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Date Published

In general, withdrawal of a patent application cannot be reversed. This is intended to promote public certainty around the status of patent rights and give effect to Article 4 C(4) of the Paris Convention which permits certain patent applications to be disregarded for the purpose of that Article only if, at the relevant time, the application has been withdrawn, abandoned or refused, without having been laid open to public inspection and without leaving any rights outstanding. Given the serious consequences of withdrawal, the Act requires a notice of withdrawal to be signed by the applicant and, by extension, each applicant where there is more than one.

There are no statutory provisions allowing withdrawal to be reversed, however there are two circumstances where the Commissioner may consider a notice of withdrawal to have no effect:

  1. It is apparent on the face of the notice or on the basis of information available to the Commissioner that the person or persons who signed the request were not the applicants and did not have an express or implied authority from the applicants to make the request.

    An example of this is where a patent attorney files a notice, but it is subsequently found that the attorney only had the authority to act for one of a number of joint applicants.

  2. The notice of withdrawal results from a clerical error, that is, an error that arises in the mechanical process of writing or transcribing, or where a person misreads or misunderstands instructions and transcribes or writes the instruction as misread or misunderstood.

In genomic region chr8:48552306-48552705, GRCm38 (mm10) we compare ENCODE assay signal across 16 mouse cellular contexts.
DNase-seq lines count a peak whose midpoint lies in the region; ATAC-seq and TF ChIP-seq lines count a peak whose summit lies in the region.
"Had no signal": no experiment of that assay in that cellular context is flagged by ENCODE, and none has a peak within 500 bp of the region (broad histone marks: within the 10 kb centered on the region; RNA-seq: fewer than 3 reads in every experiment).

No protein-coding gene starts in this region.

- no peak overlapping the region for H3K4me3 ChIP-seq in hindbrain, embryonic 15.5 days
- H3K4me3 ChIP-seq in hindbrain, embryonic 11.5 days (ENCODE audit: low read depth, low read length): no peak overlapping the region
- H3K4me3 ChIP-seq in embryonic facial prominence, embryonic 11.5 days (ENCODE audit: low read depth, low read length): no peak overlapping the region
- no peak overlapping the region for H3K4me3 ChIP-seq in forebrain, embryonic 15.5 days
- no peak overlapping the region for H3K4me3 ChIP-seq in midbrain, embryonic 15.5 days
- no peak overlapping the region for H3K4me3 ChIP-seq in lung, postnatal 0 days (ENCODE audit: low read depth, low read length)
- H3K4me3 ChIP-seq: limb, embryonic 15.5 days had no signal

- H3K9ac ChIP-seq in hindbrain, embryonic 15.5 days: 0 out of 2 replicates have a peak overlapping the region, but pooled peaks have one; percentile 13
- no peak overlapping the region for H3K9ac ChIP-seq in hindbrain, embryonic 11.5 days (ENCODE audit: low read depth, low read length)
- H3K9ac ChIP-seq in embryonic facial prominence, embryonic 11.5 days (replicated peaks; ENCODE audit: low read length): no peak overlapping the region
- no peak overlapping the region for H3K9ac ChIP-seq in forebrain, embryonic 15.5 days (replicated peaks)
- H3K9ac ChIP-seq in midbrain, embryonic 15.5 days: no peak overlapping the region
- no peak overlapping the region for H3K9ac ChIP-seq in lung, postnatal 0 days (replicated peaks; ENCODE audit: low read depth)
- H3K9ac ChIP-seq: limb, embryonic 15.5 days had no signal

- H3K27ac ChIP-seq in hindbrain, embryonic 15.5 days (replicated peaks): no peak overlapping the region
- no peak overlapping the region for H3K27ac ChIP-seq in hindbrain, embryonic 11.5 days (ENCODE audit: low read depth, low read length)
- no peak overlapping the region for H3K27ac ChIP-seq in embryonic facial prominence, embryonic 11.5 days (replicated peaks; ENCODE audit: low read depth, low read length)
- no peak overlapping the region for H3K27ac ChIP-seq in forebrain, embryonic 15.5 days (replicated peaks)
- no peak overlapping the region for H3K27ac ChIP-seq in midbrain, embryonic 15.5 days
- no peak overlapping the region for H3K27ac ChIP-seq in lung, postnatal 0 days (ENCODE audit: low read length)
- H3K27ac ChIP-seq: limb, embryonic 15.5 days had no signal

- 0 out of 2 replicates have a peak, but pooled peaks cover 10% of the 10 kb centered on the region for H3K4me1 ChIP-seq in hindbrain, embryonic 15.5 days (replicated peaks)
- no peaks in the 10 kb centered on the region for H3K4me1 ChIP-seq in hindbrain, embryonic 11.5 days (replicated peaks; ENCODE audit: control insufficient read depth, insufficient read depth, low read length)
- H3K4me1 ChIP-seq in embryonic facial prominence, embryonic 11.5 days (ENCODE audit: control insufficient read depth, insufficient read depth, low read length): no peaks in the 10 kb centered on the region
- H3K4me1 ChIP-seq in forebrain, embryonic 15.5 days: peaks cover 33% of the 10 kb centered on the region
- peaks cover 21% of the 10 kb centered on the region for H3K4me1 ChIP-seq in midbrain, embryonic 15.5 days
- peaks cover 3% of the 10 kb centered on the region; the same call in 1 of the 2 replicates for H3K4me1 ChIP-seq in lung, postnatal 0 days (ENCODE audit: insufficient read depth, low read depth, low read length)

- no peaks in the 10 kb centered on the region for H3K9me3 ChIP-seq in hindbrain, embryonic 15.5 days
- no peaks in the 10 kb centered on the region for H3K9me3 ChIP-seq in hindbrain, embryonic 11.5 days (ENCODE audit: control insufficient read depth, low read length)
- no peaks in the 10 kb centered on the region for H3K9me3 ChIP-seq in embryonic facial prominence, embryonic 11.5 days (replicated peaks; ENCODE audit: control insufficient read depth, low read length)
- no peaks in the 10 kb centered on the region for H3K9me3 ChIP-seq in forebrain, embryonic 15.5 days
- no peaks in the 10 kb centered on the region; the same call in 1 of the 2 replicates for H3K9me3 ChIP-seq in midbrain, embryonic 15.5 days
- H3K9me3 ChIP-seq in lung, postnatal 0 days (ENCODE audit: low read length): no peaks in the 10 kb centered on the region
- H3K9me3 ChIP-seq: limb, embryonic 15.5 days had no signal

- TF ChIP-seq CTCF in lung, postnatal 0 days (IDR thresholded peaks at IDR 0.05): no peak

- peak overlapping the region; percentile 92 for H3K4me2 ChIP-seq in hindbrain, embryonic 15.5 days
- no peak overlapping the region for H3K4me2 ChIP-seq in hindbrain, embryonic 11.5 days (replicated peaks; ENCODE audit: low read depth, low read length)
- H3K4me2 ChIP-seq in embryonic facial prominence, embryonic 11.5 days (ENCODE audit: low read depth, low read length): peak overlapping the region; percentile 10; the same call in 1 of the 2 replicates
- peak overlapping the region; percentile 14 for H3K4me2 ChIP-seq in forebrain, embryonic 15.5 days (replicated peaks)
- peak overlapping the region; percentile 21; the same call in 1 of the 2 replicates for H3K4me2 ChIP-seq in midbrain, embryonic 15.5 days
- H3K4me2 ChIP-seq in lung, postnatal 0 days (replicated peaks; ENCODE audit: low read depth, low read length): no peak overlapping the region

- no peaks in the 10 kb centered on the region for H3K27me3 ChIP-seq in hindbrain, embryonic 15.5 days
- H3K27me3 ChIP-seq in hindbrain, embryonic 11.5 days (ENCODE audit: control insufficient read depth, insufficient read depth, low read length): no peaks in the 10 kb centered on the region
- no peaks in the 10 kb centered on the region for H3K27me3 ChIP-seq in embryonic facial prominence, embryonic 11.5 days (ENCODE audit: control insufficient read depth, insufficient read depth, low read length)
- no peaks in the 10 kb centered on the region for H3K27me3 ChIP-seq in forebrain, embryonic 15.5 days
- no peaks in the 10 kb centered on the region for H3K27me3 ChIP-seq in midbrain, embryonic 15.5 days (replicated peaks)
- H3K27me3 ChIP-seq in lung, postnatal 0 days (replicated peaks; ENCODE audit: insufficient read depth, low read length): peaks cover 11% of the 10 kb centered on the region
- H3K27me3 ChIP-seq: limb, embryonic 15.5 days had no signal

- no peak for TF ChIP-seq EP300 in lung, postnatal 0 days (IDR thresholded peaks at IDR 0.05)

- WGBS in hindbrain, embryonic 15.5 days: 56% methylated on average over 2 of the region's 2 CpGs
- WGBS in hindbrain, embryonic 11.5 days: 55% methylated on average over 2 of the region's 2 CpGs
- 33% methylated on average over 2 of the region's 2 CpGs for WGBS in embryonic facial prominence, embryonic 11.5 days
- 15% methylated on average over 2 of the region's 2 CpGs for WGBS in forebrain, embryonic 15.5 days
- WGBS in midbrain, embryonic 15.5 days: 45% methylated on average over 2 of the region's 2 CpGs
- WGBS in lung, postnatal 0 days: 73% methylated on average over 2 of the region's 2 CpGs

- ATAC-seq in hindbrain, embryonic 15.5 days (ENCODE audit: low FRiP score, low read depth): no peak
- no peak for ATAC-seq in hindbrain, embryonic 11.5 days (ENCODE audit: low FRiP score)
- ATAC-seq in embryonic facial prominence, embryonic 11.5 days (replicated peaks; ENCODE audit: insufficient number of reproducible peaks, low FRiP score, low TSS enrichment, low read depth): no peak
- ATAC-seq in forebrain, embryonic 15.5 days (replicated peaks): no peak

Examples of this type of error include where the notice includes the wrong application number or where instructions to an attorney or clerical assistant are misunderstood as a request to withdraw the application.

A withdrawal cannot be reversed in other circumstances even if the decision to request withdrawal was based on an erroneous belief or error in judgement by the applicant or their attorney.

Where a notice of withdrawal is invalid on its face and should not have been processed by the Commissioner, withdrawal will be immediately reversed. In other cases, the Commissioner may not reverse the withdrawal if the applicant does not act promptly to notify the Office of the relevant circumstances. The Commissioner may alternatively require steps be taken to protect third party interests, for example, publication of a notice of the proposed reversal with the opportunity for third parties to be heard – see AMP Inc's Application (1978) AOJP 2335. This recognises the potential impact on third parties who may have acted on the basis of the withdrawal and that there are no 'protection and compensation provisions' similar to those provided by sec 223(9) and reg 22.21.

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